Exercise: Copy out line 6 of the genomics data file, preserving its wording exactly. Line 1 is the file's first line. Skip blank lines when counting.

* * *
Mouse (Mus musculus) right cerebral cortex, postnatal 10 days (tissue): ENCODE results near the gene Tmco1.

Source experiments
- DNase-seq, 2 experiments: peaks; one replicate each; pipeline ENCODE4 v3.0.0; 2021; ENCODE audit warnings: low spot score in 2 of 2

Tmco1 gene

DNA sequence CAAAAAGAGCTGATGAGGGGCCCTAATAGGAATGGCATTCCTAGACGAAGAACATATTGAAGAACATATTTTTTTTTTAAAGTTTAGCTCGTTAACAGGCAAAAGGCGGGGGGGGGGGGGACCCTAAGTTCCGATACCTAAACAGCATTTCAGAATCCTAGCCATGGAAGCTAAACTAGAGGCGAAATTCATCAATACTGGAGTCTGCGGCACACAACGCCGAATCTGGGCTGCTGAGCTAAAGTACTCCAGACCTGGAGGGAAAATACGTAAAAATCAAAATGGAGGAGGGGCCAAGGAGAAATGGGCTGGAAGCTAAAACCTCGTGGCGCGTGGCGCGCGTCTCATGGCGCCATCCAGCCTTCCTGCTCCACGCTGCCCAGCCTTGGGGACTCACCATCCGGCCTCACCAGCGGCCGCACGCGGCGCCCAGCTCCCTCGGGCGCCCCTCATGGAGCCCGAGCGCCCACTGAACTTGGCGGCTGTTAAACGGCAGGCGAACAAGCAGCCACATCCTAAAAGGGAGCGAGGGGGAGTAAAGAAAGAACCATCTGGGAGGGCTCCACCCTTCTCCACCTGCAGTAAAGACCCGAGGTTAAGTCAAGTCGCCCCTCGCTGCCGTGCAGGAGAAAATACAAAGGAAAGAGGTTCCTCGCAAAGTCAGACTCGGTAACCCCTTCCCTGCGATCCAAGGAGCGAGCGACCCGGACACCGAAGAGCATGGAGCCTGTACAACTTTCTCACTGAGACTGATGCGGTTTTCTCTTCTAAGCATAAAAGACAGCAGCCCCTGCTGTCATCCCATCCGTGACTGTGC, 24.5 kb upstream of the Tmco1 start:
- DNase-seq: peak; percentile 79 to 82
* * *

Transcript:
- DNase-seq: peak; percentile 79 to 82